Dining Hall March Madness Matchups

The time has come. The Dining Department will be officiating our very first March Madness tournament. Witness as Cornell University’s finest eateries battle head-to-head in hopes of becoming the most popular eatery on campus. Throughout the month, we will be polling all the writers and editors of the Sunspots, Dining, Arts and Entertainment and Opinion departments. 

While many of these locations are long-time favorites, such as Trillium, and Flora Rose House, underdogs like Nasties and the hotly contested Okenshields will need to snatch a lead early on if they hope to stay in the race. Will they find the support to do so?

Odysseus Wounded: A Modern Take on a Greek Epic

At the end of The Odyssey, Odysseus finally journeys back from the fallen city of Troy to Ithaca, where he once reigned as king. Disguised, Odysseus finds his kingdom infested with once-loyal suitors competing for Odysseus’ wife’s, Penelope, hand in marriage. After skillfully shooting an arrow through twelve axes to prove his identity in a now iconic scene, Odysseus, along with his son Telemachus, in rage, proceeds to slay every single one of the suitors in barbarous fashion. The epic poem, attributed to Homer, was composed in oral tradition by a rhapsode, a classical Greek performer of epic poetry. Appropriately, the play Odysseus Wounded, by Nathan Chazan ’19, former Sun arts columnist, and Alexander Lugo ’19 was performed as a live reading.

Gluten-Free & Gothic: A Review

The food itself was surprisingly tasty and certainly masked the gluten-free, nut-free designation …. In other words, it doesn’t have to mean dry, pale, brittle cookies. And, I have to say, the meal was satisfying, even for someone who is not bound by a gluten-free diet.

Romance, Blood, Calamity: Murder Ballad at Risley

Murder Ballad (directed by Cameron Krane ’17) is just what you want out of a Friday night as Risley Theater. It’s fun and exciting, a little bit messed up, well executed and small-scale. The musical has four main characters — a woman, her two love interests and a narrator. It’s a fairly typical New York City love triangle. Sara (Ana Carpenter ’19) is stuck between the respectable NYU poet and the sketchy downtown bartender.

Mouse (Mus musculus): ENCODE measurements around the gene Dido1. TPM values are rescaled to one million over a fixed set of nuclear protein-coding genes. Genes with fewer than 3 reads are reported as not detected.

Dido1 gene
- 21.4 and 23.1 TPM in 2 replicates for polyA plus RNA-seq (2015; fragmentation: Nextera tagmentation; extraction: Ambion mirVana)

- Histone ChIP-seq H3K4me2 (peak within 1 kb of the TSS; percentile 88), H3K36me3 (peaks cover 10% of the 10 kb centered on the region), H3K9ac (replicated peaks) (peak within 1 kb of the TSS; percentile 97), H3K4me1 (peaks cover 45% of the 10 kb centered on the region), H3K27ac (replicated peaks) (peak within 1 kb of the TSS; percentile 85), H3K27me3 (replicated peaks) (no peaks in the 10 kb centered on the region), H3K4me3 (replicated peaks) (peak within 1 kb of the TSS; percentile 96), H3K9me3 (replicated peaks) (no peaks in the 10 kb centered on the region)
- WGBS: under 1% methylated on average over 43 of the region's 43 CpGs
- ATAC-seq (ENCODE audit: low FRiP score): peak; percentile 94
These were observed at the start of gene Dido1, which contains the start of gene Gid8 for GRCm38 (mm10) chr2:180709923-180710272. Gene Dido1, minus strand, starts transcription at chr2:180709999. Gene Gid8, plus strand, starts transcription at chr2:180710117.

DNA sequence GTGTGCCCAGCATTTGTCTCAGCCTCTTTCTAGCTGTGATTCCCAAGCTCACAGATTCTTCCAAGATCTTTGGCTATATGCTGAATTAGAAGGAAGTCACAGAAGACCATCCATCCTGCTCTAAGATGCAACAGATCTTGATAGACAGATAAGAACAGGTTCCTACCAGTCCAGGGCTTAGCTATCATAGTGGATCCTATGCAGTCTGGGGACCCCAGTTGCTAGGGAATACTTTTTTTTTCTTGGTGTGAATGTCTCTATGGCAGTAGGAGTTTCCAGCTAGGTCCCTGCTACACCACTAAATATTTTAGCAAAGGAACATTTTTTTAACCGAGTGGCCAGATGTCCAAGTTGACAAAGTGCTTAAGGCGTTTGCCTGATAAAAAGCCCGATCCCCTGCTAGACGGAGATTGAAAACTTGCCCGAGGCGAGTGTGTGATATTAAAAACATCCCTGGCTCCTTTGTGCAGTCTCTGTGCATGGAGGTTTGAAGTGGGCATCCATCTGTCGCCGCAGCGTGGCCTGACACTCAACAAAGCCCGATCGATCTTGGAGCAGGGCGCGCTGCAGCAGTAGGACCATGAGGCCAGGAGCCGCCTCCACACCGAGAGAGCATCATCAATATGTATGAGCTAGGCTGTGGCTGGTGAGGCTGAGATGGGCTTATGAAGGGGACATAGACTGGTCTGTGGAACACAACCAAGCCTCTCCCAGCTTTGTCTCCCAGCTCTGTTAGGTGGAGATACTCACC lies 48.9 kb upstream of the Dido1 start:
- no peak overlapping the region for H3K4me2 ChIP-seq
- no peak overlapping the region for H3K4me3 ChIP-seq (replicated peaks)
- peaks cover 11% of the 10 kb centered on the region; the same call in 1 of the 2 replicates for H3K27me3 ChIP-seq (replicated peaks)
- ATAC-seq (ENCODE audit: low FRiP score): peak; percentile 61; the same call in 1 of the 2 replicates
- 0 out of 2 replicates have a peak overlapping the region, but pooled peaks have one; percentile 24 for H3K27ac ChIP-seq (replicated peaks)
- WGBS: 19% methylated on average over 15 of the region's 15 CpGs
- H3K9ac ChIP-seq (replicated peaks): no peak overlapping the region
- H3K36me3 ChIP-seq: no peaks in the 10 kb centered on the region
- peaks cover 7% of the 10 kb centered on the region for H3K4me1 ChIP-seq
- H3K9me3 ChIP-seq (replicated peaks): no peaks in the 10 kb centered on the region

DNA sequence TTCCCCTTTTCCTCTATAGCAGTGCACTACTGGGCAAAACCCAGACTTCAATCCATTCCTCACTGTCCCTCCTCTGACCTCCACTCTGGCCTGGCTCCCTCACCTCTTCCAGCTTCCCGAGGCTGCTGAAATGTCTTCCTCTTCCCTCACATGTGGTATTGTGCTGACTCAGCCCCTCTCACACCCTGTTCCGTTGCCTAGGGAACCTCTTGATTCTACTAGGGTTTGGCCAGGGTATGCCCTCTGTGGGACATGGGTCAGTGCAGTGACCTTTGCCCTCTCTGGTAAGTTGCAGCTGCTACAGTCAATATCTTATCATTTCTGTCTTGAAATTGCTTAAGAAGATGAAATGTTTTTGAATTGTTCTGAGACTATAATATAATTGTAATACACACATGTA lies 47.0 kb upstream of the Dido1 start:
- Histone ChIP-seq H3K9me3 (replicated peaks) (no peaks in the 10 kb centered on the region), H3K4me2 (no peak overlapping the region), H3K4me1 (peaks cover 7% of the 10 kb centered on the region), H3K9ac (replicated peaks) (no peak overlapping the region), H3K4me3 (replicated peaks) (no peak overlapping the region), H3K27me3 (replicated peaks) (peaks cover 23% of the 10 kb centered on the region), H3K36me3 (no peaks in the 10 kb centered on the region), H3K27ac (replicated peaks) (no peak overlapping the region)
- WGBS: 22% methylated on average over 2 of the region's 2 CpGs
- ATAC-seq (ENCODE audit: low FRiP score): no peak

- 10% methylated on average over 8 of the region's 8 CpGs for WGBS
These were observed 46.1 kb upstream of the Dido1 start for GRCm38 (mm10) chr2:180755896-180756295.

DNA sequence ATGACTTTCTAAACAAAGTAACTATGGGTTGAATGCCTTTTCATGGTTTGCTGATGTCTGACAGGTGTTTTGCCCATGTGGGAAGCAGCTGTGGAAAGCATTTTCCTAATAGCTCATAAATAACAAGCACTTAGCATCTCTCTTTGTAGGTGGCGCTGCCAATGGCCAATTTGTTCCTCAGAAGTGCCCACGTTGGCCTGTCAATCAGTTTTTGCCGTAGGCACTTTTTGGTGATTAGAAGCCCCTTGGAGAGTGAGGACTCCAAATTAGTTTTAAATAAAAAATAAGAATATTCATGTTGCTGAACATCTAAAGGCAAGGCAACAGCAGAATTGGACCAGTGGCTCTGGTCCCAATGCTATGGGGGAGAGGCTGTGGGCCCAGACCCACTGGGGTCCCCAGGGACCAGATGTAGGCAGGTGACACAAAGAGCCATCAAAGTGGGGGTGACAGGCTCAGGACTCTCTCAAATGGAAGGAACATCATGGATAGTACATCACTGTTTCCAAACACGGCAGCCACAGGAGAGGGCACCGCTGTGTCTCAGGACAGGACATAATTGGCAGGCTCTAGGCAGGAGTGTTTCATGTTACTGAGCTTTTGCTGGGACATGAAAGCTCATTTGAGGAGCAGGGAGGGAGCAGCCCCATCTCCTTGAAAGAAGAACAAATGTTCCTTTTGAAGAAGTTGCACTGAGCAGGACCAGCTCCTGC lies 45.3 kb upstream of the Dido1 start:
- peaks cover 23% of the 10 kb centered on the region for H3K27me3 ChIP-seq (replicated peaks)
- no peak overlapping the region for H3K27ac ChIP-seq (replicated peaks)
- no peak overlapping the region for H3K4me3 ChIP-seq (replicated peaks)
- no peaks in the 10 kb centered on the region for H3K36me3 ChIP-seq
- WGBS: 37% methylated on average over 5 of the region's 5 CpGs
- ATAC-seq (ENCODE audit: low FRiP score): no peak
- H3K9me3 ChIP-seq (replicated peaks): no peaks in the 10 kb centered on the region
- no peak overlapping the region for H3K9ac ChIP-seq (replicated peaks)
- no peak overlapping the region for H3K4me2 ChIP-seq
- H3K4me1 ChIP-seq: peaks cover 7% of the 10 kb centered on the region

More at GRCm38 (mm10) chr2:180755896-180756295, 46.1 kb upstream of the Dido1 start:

Preview: Spring Awakening at Risley Theatre

When I first heard about Spring Awakening, I thought of benign, sunny meadows full of blossoming flowers with some schoolchildren skipping through. Little did I know that the play is about schoolchildren’s sexual blossoming rather than their cavorting in a blooming field of flowers. I might have been far off, but the surprise made seeing the Risley Theatre production of Spring Awakening even more enjoyable. The rock musical is based on a book by Steven Sater, who also wrote the lyrics to accompany the play’s music. Set in Germany in 1891, Spring Awakening’s story is that of a group of teenagers in the midst of puberty.

Risley Theatre’s Julius Caesar: A Unique and Compelling Adaptation

Like Hemingway’s profound narrative on the destructive perplexity of war, or like Kubrick’s cinematic interpretations of subconscious struggle, Shakespeare’s tragedies possess an infinite relevance that will always characterize some portion of the human condition. Indeed, so long as individuals experience the dismay of death or the anguish of stifled romance, Shakespeare’s verse will continue to find a presence among stages and English curricula around the world. Many contemporary performances of his plays, while retaining the same lines and structure, adapt the work to a more modern setting; one notable example of this practice is Baz Luhrmann’s 1996 Romeo + Juliet, a splendid cross between sixteenth century and twentieth century 90’s culture. This is precisely the route that director Christian Brickhouse ’17 followed in Risley Theatre’s production of Julius Caesar. Rather than being left to unfold in the ancient and grand obscurity of the Roman Empire, this iteration of Julius Caesar is set in the United States during the year 1919.